Psychological Medicine


The nosological status of early onset anorexia nervosa


P. J.  COOPER  a1 c1, B.  WATKINS  a1, R.  BRYANT-WAUGH  a1 and B.  LASK  a1
a1 From the Department of Psychology, University of Reading; Department of Psychiatry, St George's Hospital Medical School and Department of Psychological Medicine, Great Ormond Street Hospital for Sick Children NHS Trust, London

Medline query on article authors

cooper p
watkins b
bryant-waugh r
lask b

Abstract

Background. Although cases of early onset anorexia nervosa have been described, there has been no systematic comparison of early onset cases with classic cases of later onset, or with other forms of early onset eating disturbance.

Method. A consecutive series of patients referred to two specialist child and adolescent eating disorder services with a clinical diagnosis of eating disorder (N = 126) was systematically assessed using a child version of the Eating Disorder Examination (EDE) and the K-SADS interview.

Results. Of 86 patients with a diagnosis of eating disorder of early onset, 38 received a clinical diagnosis of anorexia nervosa (AN). The remainder were mainly diagnosed as having food avoidance emotional disorder (25 patients) and selective eating (17 patients). Six received other diagnoses (bulimia nervosa, or functional dysphasia). These 48 patients were combined to form a group of early onset non-AN eating disturbance. In terms of specific eating disorder psychopathology and general psychopathology, the early onset AN group was very similar to the late onset AN sample. When the two early onset groups were compared, there was a marked difference between them in terms of eating disorder psychopathology. A discriminant function analysis using the EDE information produced a clear discrimination, with the EDE restraint and shape concern subscales doing most of the discrimination work.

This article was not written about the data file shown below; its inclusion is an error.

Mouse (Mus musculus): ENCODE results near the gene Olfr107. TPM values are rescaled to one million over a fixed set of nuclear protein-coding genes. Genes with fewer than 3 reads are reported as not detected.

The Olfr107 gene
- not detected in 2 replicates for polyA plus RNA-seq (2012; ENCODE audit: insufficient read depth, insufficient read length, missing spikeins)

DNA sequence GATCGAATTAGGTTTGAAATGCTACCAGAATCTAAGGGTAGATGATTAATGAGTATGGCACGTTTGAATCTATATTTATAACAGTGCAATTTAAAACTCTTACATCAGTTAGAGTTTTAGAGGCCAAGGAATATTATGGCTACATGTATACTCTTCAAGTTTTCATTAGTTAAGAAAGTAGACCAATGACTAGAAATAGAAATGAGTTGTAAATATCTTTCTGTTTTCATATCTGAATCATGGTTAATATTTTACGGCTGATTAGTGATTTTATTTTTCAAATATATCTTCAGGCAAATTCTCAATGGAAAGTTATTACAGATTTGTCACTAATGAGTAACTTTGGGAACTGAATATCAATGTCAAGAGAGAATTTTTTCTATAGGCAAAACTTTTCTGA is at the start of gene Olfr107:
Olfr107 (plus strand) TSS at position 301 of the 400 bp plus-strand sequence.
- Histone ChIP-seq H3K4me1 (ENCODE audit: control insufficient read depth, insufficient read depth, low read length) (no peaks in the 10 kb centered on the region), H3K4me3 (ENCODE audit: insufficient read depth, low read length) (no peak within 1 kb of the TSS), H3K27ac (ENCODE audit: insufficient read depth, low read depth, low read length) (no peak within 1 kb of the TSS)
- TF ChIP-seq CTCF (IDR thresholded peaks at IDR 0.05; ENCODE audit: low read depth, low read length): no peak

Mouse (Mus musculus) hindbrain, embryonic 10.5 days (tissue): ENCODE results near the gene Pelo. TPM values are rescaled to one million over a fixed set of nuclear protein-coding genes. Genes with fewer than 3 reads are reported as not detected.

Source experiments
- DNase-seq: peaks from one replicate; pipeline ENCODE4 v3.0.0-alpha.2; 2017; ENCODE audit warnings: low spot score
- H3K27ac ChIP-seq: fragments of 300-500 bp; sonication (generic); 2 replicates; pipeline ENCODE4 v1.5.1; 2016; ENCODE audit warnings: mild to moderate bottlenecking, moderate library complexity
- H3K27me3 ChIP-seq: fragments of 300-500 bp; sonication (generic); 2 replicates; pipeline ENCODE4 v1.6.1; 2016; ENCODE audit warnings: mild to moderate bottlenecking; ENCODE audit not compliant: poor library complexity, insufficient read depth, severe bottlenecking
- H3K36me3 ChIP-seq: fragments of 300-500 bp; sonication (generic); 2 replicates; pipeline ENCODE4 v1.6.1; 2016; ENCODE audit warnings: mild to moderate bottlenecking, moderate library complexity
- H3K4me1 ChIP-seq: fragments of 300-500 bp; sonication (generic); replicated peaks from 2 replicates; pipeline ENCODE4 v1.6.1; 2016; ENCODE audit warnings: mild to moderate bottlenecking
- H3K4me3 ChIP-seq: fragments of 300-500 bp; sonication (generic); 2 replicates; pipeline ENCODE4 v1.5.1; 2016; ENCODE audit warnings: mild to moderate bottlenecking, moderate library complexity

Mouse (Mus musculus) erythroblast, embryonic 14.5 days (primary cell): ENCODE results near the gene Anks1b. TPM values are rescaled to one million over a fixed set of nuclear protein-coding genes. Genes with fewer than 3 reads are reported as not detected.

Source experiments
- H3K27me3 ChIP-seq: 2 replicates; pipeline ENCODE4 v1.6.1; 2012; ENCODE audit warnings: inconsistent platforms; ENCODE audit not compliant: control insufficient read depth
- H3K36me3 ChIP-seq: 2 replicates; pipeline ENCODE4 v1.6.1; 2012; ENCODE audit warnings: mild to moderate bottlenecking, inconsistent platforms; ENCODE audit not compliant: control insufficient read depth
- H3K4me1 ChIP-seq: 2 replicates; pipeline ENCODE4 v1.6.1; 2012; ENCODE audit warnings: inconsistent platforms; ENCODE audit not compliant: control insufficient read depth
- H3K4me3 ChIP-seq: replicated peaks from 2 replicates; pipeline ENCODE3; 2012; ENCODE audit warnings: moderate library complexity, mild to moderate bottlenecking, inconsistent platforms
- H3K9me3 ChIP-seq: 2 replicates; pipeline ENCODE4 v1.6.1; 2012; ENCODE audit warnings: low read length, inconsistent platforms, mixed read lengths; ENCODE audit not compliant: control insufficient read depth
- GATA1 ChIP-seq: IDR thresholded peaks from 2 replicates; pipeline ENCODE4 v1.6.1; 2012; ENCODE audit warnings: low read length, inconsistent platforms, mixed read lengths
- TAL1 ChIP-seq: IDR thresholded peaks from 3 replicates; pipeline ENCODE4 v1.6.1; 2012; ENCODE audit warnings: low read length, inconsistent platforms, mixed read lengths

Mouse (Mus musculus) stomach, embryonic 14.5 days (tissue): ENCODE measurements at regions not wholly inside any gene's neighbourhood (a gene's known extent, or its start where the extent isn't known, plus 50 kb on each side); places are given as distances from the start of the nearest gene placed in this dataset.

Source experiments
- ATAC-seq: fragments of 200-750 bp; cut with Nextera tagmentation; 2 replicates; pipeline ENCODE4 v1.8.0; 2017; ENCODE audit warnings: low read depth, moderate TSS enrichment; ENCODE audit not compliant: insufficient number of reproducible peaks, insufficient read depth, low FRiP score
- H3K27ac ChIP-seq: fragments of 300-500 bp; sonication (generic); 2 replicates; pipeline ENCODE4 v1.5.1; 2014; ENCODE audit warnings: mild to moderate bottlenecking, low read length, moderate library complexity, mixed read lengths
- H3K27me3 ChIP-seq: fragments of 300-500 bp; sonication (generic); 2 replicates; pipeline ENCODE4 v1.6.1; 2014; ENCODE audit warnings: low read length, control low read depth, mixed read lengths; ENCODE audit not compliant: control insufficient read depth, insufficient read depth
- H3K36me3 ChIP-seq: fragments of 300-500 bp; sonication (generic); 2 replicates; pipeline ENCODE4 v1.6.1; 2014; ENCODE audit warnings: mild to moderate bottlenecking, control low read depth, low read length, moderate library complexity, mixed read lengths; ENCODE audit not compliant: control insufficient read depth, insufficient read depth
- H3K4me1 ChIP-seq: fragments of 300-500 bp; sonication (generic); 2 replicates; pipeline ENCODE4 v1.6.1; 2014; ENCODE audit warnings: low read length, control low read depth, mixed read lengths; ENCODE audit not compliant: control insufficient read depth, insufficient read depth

Conclusions. The specific psychopathology of AN of early onset is very similar to that of classic adolescent onset AN. Other forms of early onset eating disorder do not evidence this specific psychopathology.


Correspondence:
c1 Address for correspondence: Professor Peter J. Cooper, Winnicott Research Unit, Department of Psychology, University of Reading, Whiteknights, Reading RG4 7DH.


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